Amazon will start penalizing sellers who ship unsafe packages to its warehouses, like leaky chemicals and unmarked aerosols

  • In an email last week, Amazon told third-party sellers that it will soon start charging new penalty fees for packages that fail to comply with its safety requirements.
  • The move is expected to improve warehouse efficiency for Amazon, while reducing hazardous safety violations, which have increased in recent years according to the U.S. Office of Hazardous Materials Safety.
  • Details of the incident reports, obtained by CNBC through FOIA requests, include packages leaking substances like gasoline and lye, and a cellphone battery that started smoking.
An Amazon employee works in the picking station for merchandise at the Amazon fulfillment center in Robbinsville, New Jersey, November 26, 2018. 
Shannon Stapleton | Reuters
An Amazon employee works in the picking station for merchandise at the Amazon fulfillment center in Robbinsville, New Jersey, November 26, 2018. 

Amazon is making third-party sellers more responsible about meeting package safety standards when they send inventory to be stored and shipped by Amazon. In an email obtained by CNBC, the company told third-party sellers last week that it will soon start charging new penalty fees for packages that fail to comply with its safety requirements.

For example, Amazon has certain rules around how aerosol products like hairspray or electronic devices with rechargeable batteries should be packaged before being shipped, as they have to comply with federal regulations.

For Amazon, these fees will reduce clutter in its warehouses, and potentially reduce the number of hazardous materials safety violations in its shipments. Amazon has seen a rise in violation reports since 2009, according to documents from the U.S. Office of Hazardous Materials Safety, although the reports cover a tiny proportion of the packages Amazon ships each year. According to these documents, some unmarked packages have leaked hazardous materials like gasoline and lye, and others have included flammable aerosols.

"This means new fees for Amazon sellers that are not very careful about following Amazon's guidelines," said Paul Dworianyn, founder of Awesome Dynamic Tech Solutions, which helps Amazon merchants. "Amazon is taking a more proactive and transparent approach to show sellers where they may be falling short."

Amazon declined to comment for this story.

Hazardous safety violations

Amazon will charge the fee under what it calls "unplanned services," which will make sure the packages meet safety standards in six areas: shipping box overweight, shipping box oversized, electrical products hazard, sharp products hazard, spilled products hazard and unacceptable pallet condition.

Amazon has been charging unplanned service fees from at least 2013 on other things like missing barcode labels or bubble wrap requirements. But this is the first time Amazon is charging for safety-related issues. Amazon said it would run a trial period starting Nov. 29 and that it would notify sellers at least one month before it starts charging the fees.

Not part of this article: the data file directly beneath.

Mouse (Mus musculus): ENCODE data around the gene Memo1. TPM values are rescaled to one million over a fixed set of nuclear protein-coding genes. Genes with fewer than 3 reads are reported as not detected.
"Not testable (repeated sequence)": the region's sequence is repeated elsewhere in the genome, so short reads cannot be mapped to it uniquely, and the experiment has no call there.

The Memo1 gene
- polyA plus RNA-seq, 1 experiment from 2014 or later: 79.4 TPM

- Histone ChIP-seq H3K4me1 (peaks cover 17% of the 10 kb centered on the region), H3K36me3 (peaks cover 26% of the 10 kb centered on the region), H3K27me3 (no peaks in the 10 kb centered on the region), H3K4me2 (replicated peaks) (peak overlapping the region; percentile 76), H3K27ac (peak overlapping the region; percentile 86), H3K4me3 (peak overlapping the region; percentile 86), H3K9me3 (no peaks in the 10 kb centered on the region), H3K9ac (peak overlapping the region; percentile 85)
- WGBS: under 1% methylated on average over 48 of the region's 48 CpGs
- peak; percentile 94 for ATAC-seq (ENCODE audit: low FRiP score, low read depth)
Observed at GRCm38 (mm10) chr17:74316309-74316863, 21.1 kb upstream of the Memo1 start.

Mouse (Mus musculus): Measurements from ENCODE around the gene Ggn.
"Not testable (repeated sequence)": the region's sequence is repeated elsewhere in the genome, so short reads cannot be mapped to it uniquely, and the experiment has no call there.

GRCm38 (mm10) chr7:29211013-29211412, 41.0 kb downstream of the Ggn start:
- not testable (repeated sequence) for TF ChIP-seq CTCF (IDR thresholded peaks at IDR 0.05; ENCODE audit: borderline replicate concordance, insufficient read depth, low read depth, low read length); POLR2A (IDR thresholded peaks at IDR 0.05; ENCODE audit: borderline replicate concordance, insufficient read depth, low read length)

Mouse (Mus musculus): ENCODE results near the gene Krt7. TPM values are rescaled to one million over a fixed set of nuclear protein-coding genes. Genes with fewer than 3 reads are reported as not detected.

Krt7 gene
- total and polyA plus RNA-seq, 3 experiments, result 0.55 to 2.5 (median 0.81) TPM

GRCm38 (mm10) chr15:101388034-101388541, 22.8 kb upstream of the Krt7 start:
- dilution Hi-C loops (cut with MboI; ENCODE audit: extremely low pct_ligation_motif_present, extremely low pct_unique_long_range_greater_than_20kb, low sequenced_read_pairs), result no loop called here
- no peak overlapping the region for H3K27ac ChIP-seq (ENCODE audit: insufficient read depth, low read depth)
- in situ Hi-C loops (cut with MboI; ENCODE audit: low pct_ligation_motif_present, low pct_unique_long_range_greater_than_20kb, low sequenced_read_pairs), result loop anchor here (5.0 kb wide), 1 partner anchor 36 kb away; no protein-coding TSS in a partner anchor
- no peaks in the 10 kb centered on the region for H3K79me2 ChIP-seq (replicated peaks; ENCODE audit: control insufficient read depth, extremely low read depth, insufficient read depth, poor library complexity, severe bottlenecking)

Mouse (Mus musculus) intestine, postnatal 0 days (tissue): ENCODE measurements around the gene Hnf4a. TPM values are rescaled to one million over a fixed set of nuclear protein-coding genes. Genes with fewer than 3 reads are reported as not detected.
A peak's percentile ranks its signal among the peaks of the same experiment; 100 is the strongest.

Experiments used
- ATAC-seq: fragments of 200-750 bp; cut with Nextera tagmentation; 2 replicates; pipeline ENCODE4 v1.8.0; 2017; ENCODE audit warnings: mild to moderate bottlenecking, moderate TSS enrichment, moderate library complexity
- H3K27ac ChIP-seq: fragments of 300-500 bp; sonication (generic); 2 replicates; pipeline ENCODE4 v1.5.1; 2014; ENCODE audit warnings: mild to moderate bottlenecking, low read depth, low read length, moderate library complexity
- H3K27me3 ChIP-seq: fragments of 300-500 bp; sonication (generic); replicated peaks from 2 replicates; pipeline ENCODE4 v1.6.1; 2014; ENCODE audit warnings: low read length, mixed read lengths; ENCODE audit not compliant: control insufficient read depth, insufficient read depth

Amazon has reason to double down on ensuring safety compliance in the packages it ships out of its warehouse.

According to the Office of Hazardous Materials Safety, Amazon has seen a sharp increase in reports of shipments allegedly violating the U.S. Department of Transportation regulations. In 2009, Amazon only had two incident reports, but that number jumped to 32 in 2016 before reaching 42 this year.

Details of the reports, obtained by CNBC through FOIA requests, give some insight into the type of safety problems with some Amazon shipments.

In one case from April, a gas pressure washer was shipped with gasoline inside the machine. The report said the fuel eventually leaked, and the package was found to have none of the required hazardous markings visible.

"If materials are going to be shipped with fuels inside, they should have clear warning labels and hazardous warnings," the report said. "If possible, machinery should be shipped without fuel at all."

Another case from March caused some warehouse employees "hand, arm, and skin irritation," the report said. An investigation later discovered there was a hazardous spill from a package containing Red Crown High Test Lye, which could potentially cause severe burns.

Multiple reports involved "undeclared aerosols" that were flammable and had no hazardous markings on the packages. There were also a number of undeclared lithium-ion batteries. In October 2017, smoke came out of a package containing a cellphone battery.

On Wednesday, several workers in an Amazon warehouse in New Jersey were exposed to bear repellent after its container was punctured, according to local news reports. It was unclear if the bear repellent came from a third-party Amazon seller.

Fred Killingsworth, a former Amazon employee who now runs the marketplace consulting firm Hinge Global, said the hazardous issues arise mainly because third-party sellers are simply not aware of federal regulations when they ship their products to Amazon's warehouse. That makes it that much more difficult for Amazon to stay compliant.

"It's pretty challenging," Killingsworth said. "It's a range of things that can cause an item to be a hazardous material."

While some sellers have expressed concern around Amazon's lack of clarity around the fee structure and the company's propensity to mistakenly charge certain fees to sellers, most merchants and consultants welcomed the move as improving the overall Amazon marketplace experience, according to message boards and conversations with several sellers. The new fees, alongside the newly instituted policies around long-term storage, will help products move faster in Amazon's warehouse.

"It's always been about driving efficiency at Amazon," Killingsworth said.